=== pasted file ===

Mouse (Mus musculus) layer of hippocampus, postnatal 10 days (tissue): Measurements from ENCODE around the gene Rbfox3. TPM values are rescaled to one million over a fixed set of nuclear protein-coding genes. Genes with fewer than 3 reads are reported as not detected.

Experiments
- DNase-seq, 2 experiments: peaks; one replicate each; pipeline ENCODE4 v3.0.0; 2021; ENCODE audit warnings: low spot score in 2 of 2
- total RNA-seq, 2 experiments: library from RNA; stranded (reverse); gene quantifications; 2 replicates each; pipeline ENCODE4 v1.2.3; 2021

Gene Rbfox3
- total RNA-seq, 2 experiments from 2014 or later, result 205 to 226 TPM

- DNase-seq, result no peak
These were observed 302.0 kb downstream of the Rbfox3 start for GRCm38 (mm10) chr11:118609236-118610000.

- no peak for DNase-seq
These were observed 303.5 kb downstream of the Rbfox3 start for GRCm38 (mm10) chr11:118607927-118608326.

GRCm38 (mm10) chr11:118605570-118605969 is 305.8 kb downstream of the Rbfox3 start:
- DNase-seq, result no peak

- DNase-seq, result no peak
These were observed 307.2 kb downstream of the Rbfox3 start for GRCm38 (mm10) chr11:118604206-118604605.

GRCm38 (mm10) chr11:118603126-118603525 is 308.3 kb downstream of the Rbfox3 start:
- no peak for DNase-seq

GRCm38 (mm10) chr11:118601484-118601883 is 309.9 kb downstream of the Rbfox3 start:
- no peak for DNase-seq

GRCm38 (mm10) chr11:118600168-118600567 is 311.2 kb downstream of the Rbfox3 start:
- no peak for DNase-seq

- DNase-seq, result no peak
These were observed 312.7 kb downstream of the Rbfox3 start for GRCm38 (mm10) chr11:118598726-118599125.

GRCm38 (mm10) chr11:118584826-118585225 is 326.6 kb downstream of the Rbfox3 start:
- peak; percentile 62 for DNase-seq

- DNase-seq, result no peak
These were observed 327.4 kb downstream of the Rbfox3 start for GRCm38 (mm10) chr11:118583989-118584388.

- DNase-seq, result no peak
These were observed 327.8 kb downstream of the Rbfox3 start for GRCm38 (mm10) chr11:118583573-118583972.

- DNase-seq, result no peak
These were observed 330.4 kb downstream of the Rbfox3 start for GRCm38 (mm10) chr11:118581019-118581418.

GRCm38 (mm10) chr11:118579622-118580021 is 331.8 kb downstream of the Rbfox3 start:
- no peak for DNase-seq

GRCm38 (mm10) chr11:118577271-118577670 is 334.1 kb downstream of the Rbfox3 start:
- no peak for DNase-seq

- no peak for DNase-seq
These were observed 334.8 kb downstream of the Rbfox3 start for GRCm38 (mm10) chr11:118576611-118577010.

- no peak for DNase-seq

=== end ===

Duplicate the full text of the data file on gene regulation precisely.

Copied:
Mouse (Mus musculus) layer of hippocampus, postnatal 10 days (tissue): Measurements from ENCODE around the gene Rbfox3. TPM values are rescaled to one million over a fixed set of nuclear protein-coding genes. Genes with fewer than 3 reads are reported as not detected.

Experiments
- DNase-seq, 2 experiments: peaks; one replicate each; pipeline ENCODE4 v3.0.0; 2021; ENCODE audit warnings: low spot score in 2 of 2
- total RNA-seq, 2 experiments: library from RNA; stranded (reverse); gene quantifications; 2 replicates each; pipeline ENCODE4 v1.2.3; 2021

Gene Rbfox3
- total RNA-seq, 2 experiments from 2014 or later, result 205 to 226 TPM

- DNase-seq, result no peak
These were observed 302.0 kb downstream of the Rbfox3 start for GRCm38 (mm10) chr11:118609236-118610000.

- no peak for DNase-seq
These were observed 303.5 kb downstream of the Rbfox3 start for GRCm38 (mm10) chr11:118607927-118608326.

GRCm38 (mm10) chr11:118605570-118605969 is 305.8 kb downstream of the Rbfox3 start:
- DNase-seq, result no peak

- DNase-seq, result no peak
These were observed 307.2 kb downstream of the Rbfox3 start for GRCm38 (mm10) chr11:118604206-118604605.

GRCm38 (mm10) chr11:118603126-118603525 is 308.3 kb downstream of the Rbfox3 start:
- no peak for DNase-seq

GRCm38 (mm10) chr11:118601484-118601883 is 309.9 kb downstream of the Rbfox3 start:
- no peak for DNase-seq

GRCm38 (mm10) chr11:118600168-118600567 is 311.2 kb downstream of the Rbfox3 start:
- no peak for DNase-seq

- DNase-seq, result no peak
These were observed 312.7 kb downstream of the Rbfox3 start for GRCm38 (mm10) chr11:118598726-118599125.

GRCm38 (mm10) chr11:118584826-118585225 is 326.6 kb downstream of the Rbfox3 start:
- peak; percentile 62 for DNase-seq

- DNase-seq, result no peak
These were observed 327.4 kb downstream of the Rbfox3 start for GRCm38 (mm10) chr11:118583989-118584388.

- DNase-seq, result no peak
These were observed 327.8 kb downstream of the Rbfox3 start for GRCm38 (mm10) chr11:118583573-118583972.

- DNase-seq, result no peak
These were observed 330.4 kb downstream of the Rbfox3 start for GRCm38 (mm10) chr11:118581019-118581418.

GRCm38 (mm10) chr11:118579622-118580021 is 331.8 kb downstream of the Rbfox3 start:
- no peak for DNase-seq

GRCm38 (mm10) chr11:118577271-118577670 is 334.1 kb downstream of the Rbfox3 start:
- no peak for DNase-seq

- no peak for DNase-seq
These were observed 334.8 kb downstream of the Rbfox3 start for GRCm38 (mm10) chr11:118576611-118577010.

- no peak for DNase-seq